The real point is our failure, so far, to make science a truly inclusive profession. The real point is that that telling a roomful of female scientists that they aren’t really welcome in a male-run laboratory is the sound of a slamming door. The real point is that to pry that door open means change. And change is hard, uncomfortable, and necessary.

By Jacques Rousseau

Jacques Rousseau teaches critical thinking and ethics at the University of Cape Town, South Africa, and is the founder and director of the Free Society Institute, a non-profit organisation promoting secular humanism and scientific reasoning.

8 replies on ““Witch hunts”, Tim Hunt, and sexism in science”

My feeling is that yes, we should not make jokes about women in the sciences (as I am one myself). These jokes by these men are annoying and repellent: men in academia should not do this. But Hunt was certainly abandoned by LSU; his side of the situation was not considered at all, the university was too spineless to stand up for him or acknowledge this is a gaffe but not a malevolent action nor even a statement meant as an insult to women in general. And, beyond that, is the fact that a huge percentage of the people who share posts ridiculing the man and showing false outrage are doing so purely to be malicious; they are acting out of joyful Schadenfreude.

On what do you base the “huge percentage” claim? How do you know it’s false outrage and not real outrage? Bit of irony there.

It’s nice of Hunt’s colleagues to show some support for him, but I teach high school science. The girls in my classes are already well outnumbered by the boys, and this is not representative of the school’s total student numbers. What would motivate me to FAKE my displeasure at someone who ought to be a role model (however minor and obscure), instead adding to the pile of crap I work to shovel off my girls?

No fake outrage is necessary.

“And, beyond that, is the fact that a huge percentage of the people who share posts ridiculing the man and showing false outrage are doing so purely to be malicious; they are acting out of joyful Schadenfreude.”

That’s a fact, is it? What’s your source for that claim? Are you psychic? Do you have some reason to believe that all of these people are lying out of malice? How absolutely ludicrous to claim as fact something you actually just made up out of whole cloth. Bonus points for the irony of your made up “fact” being that others are faking their outrage.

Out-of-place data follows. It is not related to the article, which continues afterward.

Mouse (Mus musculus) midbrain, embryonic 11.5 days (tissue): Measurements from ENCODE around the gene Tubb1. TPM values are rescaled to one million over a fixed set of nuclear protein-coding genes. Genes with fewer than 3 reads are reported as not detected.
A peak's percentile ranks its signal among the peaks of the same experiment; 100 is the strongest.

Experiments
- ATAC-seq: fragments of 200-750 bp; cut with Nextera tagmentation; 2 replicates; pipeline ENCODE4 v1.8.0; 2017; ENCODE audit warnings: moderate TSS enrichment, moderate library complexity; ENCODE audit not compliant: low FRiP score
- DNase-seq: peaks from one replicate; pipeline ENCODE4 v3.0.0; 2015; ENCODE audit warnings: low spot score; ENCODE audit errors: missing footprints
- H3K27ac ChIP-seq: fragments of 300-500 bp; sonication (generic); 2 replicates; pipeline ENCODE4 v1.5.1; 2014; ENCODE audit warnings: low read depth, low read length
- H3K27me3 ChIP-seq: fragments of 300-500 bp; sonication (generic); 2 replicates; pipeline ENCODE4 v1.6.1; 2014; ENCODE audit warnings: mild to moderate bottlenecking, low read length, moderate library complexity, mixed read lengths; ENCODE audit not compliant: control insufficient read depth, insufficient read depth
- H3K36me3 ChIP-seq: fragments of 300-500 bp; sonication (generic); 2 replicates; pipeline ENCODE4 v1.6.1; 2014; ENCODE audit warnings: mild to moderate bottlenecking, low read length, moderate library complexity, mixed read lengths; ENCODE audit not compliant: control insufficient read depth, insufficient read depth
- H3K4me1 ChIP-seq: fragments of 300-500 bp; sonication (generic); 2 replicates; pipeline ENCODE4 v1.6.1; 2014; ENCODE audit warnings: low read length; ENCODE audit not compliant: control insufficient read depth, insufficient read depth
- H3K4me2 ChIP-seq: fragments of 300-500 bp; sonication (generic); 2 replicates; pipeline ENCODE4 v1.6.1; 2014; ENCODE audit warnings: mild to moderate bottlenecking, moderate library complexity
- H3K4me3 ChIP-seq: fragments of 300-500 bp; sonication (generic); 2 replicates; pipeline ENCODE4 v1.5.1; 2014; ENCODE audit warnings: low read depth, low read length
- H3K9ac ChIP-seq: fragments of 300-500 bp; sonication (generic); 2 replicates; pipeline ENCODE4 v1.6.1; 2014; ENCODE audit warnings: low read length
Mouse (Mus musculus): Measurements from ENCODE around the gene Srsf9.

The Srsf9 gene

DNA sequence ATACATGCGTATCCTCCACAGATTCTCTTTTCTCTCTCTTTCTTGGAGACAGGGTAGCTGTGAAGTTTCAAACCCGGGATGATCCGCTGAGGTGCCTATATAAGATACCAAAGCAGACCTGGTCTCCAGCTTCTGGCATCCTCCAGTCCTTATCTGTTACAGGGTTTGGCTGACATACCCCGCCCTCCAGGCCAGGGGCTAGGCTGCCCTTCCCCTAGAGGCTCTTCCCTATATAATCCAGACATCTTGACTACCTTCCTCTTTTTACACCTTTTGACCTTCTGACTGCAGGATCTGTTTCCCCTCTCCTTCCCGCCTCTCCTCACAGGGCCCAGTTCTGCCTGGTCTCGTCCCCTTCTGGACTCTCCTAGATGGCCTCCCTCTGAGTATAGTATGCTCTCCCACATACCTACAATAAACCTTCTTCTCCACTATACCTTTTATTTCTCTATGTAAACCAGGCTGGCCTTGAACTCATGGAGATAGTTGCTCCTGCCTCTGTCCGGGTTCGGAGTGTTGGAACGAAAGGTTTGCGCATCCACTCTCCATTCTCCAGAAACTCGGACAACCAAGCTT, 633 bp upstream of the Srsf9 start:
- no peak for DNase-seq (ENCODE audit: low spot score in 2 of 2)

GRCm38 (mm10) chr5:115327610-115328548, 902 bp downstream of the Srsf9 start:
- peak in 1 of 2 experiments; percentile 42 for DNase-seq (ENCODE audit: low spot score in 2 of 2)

Thank you for another great post. I may have discovered a minor error though.

Another speaker at the same event (who confirms Blum’s account) perhaps puts it best, though, in saying:

I do have sympathy for anyone caught in the leading edge[…]

Emphasis added.As far as I can tell that is also Blum’s account, as she is also the author of the article you quote.

You’re not seriously defending the treatment Matt Taylor received during #shirtgate?

You say Richard Dawkins are telling us “how to understand feminism.” I find that incredibly ironic for someone that, during #shirtgate, wrote this about his South African readership:

“And it’s the South African responses that are annoying me, particularly on Facebook. They – like much of the international commentary, to be fair – are setting up an entirely false dichotomy between “feminist rage”, involving allegations of hypocrisy (“first you say we can wear what we like, but Taylor can’t?”); bullying (“Taylor harassed into a tearful apology”) offset against “the things that really matter”, whether it be the science itself, or the real root causes of sexism.”

So that’s you telling your South African readership that they are misunderstanding feminism. I haven’t seen anything from Dawkins saying he wants to educate people on what feminism means. Who’s the one trying to tell us “how to understand feminism”, exactly?

In this case, with Tim Hunt, he’s saying that a joke Hunt made was taken out of context by an opportunist (Connie St. Louis) and because of this the media initiated a witch-hunt where he was forced to resign. A Nobel laureate, who sarcastically referred to himself as a ‘chauvinistic monster’, was forced to resign because something he said was redacted, mainly ‘Now seriously, science needs women.’ I’m not surprised people are upset.